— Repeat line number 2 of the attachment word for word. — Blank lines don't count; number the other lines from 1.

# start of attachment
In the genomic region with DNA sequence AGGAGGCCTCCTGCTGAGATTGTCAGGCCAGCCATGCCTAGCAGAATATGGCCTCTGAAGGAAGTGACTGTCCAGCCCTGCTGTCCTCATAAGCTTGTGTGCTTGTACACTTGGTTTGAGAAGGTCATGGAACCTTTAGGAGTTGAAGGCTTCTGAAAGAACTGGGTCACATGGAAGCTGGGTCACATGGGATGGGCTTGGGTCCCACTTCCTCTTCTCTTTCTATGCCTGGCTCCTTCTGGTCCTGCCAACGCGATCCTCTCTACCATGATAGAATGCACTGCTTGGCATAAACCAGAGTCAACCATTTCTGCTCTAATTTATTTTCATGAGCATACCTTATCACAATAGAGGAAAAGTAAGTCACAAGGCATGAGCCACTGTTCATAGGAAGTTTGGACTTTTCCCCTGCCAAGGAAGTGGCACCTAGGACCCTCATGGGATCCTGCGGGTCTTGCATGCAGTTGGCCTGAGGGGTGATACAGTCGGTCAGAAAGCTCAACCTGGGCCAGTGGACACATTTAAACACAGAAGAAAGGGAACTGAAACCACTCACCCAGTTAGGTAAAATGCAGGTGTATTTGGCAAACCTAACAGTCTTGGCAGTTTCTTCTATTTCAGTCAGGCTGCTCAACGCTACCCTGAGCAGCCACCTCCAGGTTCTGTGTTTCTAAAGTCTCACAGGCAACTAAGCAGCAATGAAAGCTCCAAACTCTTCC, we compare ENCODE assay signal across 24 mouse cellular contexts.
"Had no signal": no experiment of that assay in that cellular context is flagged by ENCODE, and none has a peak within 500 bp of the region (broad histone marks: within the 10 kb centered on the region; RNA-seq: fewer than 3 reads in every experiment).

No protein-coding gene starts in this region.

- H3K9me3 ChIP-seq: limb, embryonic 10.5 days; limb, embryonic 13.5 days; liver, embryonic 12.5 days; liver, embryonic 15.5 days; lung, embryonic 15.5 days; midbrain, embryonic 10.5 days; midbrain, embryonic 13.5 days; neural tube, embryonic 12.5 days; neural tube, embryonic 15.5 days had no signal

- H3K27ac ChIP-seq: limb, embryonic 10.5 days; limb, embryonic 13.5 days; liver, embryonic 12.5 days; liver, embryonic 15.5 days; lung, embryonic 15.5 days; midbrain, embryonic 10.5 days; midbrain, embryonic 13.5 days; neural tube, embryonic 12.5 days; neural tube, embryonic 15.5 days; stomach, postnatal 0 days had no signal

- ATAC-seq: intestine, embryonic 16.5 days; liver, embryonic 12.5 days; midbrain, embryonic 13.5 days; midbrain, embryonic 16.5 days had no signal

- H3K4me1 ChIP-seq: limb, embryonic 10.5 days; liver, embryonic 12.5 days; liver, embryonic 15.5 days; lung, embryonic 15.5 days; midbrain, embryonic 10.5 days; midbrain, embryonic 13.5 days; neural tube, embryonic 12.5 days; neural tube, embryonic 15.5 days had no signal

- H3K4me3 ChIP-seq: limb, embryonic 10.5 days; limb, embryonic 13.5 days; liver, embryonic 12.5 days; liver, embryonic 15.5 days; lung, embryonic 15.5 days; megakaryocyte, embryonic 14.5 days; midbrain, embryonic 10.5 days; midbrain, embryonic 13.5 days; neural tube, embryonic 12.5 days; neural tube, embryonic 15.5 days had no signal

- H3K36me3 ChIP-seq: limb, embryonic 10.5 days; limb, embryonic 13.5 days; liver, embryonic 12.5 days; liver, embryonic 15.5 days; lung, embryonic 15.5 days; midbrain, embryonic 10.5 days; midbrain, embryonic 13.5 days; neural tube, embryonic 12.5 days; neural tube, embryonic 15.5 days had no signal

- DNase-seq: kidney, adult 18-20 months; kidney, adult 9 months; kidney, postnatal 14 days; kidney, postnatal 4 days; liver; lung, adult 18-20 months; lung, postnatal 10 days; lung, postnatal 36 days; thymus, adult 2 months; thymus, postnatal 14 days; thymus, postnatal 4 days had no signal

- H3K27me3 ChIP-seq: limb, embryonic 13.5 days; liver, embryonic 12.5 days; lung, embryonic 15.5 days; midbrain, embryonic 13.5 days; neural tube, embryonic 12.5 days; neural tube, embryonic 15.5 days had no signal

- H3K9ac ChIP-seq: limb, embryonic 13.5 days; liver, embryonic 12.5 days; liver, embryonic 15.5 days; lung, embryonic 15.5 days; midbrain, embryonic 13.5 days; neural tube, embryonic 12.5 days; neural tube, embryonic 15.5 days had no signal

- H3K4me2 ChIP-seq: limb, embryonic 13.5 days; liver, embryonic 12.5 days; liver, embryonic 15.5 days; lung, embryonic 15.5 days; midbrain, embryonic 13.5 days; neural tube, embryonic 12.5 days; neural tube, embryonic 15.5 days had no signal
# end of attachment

"Had no signal": no experiment of that assay in that cellular context is flagged by ENCODE, and none has a peak within 500 bp of the region (broad histone marks: within the 10 kb centered on the region; RNA-seq: fewer than 3 reads in every experiment).